Portfolio > Press & Brochures

An article about napkin illustration
New York Times Article
By Liz Robbins
April 01, 2012

Complete text of article:
copywrite NEW YORK TIMES
New York City Room Blog for April 1

Nina Levy is putting mothers everywhere to shame with what she makes for her sons’ lunches: their napkins.
With waterproof art markers and using generic white paper luncheon napkins as her canvas, Ms. Levy, a Brooklyn sculptor by day, designs a flat fantasy world at night where dragons breathe fire, teddy bears battle knights, Batman and Luke Skywalker make cameos, and popular cartoon animals wish 9-year-old Archer and 5-year-old Ansel a good lunch.
She signs them, always: (Love, Mom.)
“They are sometimes appreciative, although it is rare,” Ms. Levy, 44, said with a dry laugh. “With all things with kids, that’s almost beside the point.”

Ms. Levy began sketching on napkins with a black Sharpie in September 2006 for Archer’s nursery school lunch, three days a week; it was a way, she said, for him to gain attention, and for her to send maternal reassurance.
The napkins have evolved into a colorful journal of what the boys are reading in school, the games they play with their friends and a catalog of pop culture references.

Several years ago Archer’s prekindergarten teacher disapproved of any violence or popular cartoons on the napkins so Ms. Levy subtly changed the imagery. She drew knights impaling vegetables, like broccoli stalks.
School lunch was never this much fun.
And, what do Archer’s friends say about his napkins?
“They think they’re cool,” he said nonchalantly.
Ms. Levy takes imaginative requests from the boys in bed, and then spends one to two hours drawing. She will not start over because she cannot afford to waste time.
She is the Cal Ripken Jr. of napkins, never missing a school lunch day in five and a half years. Ms. Levy estimates that by this summer she will have made more than 2,000 napkins.
Her husband, Peter Billow, 46, a woodworking artist, said he was “proud, humbled and amazed” at his wife’s determination and artistry.

“She just keeps on going where I would have given up long ago, through thick and thin,” Mr. Billow said. “She once had a 103-degree fever and was still doing it. When you combine the length and duration with the sheer amount of them, it’s staggering. She’s incredibly talented.”
One day, Ms. Levy nearly enlisted her husband to pinch-hit. She takes her sons to and picks them up from Brooklyn Friends School in a Dutch bicycle with a front wooden compartment where her sons sit.
On this particular day, she hit a hole, sending the bike askew. When some pedestrians helped her right the 200-pound bicycle contraption, she sprained her hand. With painkillers that night, however, she persevered.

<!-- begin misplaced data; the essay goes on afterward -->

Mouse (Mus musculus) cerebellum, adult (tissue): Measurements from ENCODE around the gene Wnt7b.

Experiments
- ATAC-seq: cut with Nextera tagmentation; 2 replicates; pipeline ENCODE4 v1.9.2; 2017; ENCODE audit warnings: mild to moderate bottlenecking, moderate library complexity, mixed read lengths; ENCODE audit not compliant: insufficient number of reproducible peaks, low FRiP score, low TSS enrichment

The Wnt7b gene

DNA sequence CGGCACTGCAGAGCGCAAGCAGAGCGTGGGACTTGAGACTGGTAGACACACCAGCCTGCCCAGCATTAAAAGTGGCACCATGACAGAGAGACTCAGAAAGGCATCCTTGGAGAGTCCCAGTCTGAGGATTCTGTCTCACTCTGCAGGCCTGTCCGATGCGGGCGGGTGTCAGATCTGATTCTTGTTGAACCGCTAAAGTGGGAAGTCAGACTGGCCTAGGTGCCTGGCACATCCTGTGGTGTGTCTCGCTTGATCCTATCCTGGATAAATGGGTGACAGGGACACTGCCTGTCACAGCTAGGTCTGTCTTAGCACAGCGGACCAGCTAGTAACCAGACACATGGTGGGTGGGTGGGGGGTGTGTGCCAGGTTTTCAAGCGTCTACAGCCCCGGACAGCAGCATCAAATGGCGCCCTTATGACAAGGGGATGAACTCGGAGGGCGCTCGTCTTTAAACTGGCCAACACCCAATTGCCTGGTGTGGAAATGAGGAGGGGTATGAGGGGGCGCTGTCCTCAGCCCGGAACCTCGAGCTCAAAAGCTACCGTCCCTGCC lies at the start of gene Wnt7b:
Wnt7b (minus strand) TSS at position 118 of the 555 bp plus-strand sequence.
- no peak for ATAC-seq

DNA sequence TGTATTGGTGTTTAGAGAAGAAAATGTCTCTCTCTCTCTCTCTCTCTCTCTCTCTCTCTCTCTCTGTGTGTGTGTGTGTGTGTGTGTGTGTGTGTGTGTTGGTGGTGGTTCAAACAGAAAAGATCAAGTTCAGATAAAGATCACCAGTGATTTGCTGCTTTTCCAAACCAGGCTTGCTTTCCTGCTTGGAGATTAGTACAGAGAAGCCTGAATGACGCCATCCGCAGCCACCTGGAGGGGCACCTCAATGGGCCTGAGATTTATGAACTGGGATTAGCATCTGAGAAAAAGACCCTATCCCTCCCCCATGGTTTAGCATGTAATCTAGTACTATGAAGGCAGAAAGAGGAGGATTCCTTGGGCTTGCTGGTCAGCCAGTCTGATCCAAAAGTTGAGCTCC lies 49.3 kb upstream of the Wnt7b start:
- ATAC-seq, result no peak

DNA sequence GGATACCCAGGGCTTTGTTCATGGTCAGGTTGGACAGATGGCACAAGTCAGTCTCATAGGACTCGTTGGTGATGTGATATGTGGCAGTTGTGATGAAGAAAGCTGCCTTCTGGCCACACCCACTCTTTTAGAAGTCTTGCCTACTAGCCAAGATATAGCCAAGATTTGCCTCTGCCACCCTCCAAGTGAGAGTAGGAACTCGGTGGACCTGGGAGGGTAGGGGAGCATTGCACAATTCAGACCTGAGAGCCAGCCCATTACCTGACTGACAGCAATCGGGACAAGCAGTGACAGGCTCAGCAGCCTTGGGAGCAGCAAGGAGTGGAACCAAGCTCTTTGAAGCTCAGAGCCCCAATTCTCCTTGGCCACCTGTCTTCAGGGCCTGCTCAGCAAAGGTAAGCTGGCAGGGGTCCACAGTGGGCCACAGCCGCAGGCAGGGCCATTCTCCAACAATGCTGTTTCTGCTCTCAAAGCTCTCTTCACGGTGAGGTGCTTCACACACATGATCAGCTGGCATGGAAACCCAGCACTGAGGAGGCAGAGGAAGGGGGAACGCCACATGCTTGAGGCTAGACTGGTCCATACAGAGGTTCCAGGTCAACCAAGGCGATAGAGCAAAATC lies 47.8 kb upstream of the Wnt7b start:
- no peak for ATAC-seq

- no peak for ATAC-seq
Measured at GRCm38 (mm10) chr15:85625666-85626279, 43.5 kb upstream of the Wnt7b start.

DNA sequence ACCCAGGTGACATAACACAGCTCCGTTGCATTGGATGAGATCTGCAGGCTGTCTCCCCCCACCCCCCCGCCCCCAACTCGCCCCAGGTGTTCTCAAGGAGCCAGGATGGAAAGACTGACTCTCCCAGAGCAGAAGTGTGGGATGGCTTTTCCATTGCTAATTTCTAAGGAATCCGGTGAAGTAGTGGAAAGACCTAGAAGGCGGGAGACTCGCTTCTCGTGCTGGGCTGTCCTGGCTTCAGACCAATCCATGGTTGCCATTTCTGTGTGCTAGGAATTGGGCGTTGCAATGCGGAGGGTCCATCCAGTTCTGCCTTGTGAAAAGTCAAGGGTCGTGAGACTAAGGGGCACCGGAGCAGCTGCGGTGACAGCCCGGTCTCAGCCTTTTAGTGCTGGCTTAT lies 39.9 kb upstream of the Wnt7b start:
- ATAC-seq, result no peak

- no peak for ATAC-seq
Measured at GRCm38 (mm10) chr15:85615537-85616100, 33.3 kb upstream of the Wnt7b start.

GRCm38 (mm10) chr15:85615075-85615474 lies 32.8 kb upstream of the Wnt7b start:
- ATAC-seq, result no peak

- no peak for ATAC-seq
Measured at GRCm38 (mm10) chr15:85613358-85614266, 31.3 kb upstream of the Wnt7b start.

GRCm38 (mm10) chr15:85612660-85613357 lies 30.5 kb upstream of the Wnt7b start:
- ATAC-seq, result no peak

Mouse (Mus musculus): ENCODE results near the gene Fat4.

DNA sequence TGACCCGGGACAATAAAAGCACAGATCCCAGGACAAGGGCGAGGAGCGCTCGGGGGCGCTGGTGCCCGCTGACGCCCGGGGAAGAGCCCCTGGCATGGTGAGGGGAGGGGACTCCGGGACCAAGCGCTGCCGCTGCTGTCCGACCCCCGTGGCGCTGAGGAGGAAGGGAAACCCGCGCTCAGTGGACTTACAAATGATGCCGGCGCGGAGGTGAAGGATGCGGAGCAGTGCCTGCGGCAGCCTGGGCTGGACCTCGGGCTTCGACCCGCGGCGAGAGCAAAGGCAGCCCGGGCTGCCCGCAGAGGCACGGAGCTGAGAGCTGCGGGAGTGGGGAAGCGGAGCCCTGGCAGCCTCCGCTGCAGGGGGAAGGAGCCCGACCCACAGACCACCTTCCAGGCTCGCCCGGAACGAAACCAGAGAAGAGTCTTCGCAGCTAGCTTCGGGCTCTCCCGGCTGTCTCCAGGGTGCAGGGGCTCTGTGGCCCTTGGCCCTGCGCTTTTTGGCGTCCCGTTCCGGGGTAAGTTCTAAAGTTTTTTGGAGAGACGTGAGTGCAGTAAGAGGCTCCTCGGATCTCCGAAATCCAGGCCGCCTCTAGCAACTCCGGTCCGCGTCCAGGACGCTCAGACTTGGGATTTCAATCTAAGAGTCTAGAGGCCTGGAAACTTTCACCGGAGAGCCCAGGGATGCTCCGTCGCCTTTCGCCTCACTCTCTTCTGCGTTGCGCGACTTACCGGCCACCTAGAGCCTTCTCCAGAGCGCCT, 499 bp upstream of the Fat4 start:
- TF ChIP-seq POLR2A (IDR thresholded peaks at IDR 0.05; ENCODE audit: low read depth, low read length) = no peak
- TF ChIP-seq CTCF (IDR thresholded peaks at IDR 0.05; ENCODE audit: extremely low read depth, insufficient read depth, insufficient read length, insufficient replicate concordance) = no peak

Soon before she gave birth to Ansel, Ms. Levy worked ahead on three napkins, knowing she would be out of commission.
The family lives on a quiet street in Williamsburg, in a two-story 115-year-old factory that most recently made metal garbage cans and wooden caskets. Nine years ago, they gutted the dilapidated building and built their spacious studios on the ground floor.
Mr. Billow laid the apartment’s wooden floors, built the shelving, and installed the appliances. His wife’s drawing surface is the kitchen table, exquisitely made from pieces of wood that Mr. Billow reclaimed from the factory floor.
The napkins that the boys remember to bring home are in an unglamorous repository: Fresh Direct boxes stacked on the floor. Archer and Ansel enjoy diving into to the stash to pull out their favorites.
“I once brought up the idea of selling them,” Ms. Levy said.
“Nooooo! They’re mine!” Archer said.
She never asked them to save the napkins for posterity, she said, but when she began using colors, more napkins seemed to come back home.
Since last summer, Ms. Levy has been posting them on her blog under the heading Daily Napkins.
She has improved her illustration and said the medium was more immediately gratifying than sculpting. Ms. Levy’s realistic sculpture work, which often involves her children, is featured on the cover of Sculpture Magazine and has been exhibited at the Smithsonian Institution and in local galleries.
She thinks that some day the boys will be embarrassed by their mother making their napkins and she will be able to move on.
Ms. Levy recently discovered another artist who draws napkins, Marty Coleman, from Oklahoma, who calls himself Napkin Dad. Mr. Coleman, 57, started in 1998 when his three daughters were in junior high and high school, focusing on aphorisms. He still created napkins for his children even when they were away in college, but only posted them on his blog.
“I am not planning on drawing while they are in college,” Ms. Levy said. 
For now, lunch (often chicken nuggets, raw vegetables) comes home in the metal lunch-box, half-eaten, and the napkin waterlogged from the ice pack and barely used.
What happens if the boys get food on their hands or face?
“That’s easy,” said Ansel, “you go find a paper towel.”
Archer grinned. “I do this,” he said, and wiped his hands on his shirt.